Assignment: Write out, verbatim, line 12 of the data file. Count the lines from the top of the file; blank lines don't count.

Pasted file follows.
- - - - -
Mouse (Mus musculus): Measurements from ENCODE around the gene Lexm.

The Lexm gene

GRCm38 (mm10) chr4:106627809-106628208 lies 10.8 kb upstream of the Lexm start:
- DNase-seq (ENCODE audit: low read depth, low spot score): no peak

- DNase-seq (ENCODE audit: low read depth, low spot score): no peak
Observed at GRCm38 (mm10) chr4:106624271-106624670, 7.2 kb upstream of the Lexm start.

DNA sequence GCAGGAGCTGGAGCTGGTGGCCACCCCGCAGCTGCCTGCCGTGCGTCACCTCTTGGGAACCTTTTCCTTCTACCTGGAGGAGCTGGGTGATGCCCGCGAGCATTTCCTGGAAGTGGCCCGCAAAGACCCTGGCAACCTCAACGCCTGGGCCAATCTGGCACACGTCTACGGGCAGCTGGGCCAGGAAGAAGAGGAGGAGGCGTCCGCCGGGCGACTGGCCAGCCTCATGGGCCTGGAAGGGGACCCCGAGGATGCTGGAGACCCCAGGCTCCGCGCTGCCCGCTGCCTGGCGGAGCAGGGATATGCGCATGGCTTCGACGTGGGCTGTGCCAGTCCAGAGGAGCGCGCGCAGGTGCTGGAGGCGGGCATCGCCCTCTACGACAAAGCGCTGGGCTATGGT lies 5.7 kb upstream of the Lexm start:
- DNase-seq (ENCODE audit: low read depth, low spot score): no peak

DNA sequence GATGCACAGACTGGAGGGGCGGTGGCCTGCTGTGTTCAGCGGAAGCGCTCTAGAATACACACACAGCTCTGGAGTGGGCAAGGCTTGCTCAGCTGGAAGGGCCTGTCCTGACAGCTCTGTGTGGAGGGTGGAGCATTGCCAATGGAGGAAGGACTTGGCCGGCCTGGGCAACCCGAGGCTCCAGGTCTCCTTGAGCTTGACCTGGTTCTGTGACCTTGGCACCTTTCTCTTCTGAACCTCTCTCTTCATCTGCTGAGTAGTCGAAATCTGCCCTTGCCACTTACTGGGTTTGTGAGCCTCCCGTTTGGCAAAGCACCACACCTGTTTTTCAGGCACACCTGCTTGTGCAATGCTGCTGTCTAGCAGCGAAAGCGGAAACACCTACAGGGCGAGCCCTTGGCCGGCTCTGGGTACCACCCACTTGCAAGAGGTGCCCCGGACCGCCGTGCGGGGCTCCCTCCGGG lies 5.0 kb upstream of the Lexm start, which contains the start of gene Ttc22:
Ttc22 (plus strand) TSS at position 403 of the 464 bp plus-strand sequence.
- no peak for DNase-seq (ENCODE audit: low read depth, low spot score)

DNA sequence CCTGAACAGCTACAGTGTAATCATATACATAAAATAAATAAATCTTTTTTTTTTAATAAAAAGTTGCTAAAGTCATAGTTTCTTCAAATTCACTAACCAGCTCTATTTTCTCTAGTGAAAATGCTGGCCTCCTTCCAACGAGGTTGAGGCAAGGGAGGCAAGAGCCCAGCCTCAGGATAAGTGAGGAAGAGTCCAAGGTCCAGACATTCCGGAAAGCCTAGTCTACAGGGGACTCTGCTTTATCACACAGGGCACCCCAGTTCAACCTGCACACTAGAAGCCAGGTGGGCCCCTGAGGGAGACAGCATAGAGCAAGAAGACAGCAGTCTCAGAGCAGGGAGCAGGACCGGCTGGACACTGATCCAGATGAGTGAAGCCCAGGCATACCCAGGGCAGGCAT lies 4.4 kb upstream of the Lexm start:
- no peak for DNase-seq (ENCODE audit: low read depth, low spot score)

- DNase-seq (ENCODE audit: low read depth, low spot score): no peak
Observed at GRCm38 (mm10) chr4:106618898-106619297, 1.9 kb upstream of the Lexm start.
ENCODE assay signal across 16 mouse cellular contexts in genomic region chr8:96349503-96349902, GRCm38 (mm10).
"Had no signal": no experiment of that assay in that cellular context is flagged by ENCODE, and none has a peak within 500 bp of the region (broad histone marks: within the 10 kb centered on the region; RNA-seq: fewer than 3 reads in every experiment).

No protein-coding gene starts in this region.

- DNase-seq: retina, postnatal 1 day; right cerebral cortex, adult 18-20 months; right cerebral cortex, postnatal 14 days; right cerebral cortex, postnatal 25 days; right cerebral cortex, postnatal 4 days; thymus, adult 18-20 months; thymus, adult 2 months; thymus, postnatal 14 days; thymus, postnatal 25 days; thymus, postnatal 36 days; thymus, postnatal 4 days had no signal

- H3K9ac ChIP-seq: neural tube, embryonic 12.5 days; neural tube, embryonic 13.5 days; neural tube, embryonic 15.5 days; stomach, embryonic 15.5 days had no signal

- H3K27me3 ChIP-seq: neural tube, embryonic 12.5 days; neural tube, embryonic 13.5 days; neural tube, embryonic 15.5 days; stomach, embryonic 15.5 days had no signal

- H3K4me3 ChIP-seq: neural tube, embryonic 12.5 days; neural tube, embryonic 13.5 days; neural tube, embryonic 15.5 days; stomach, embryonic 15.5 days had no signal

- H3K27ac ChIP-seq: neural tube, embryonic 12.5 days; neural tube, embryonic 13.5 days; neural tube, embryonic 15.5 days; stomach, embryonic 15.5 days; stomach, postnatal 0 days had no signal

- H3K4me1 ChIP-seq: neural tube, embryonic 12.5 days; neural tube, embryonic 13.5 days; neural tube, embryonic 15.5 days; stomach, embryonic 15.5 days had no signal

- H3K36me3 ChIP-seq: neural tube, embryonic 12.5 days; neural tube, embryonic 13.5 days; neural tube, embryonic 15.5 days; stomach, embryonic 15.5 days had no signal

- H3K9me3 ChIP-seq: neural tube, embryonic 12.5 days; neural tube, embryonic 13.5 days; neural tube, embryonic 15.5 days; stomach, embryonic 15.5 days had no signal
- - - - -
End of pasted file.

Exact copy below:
DNA sequence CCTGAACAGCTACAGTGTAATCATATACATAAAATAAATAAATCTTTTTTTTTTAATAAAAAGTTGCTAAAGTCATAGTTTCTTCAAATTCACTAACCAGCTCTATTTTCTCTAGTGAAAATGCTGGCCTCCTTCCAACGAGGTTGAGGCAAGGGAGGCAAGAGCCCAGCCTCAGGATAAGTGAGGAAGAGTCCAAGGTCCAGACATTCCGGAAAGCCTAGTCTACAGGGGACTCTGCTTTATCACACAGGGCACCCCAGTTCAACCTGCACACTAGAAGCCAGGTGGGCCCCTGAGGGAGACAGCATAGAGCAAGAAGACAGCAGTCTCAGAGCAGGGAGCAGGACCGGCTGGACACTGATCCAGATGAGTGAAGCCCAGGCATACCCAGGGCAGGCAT lies 4.4 kb upstream of the Lexm start: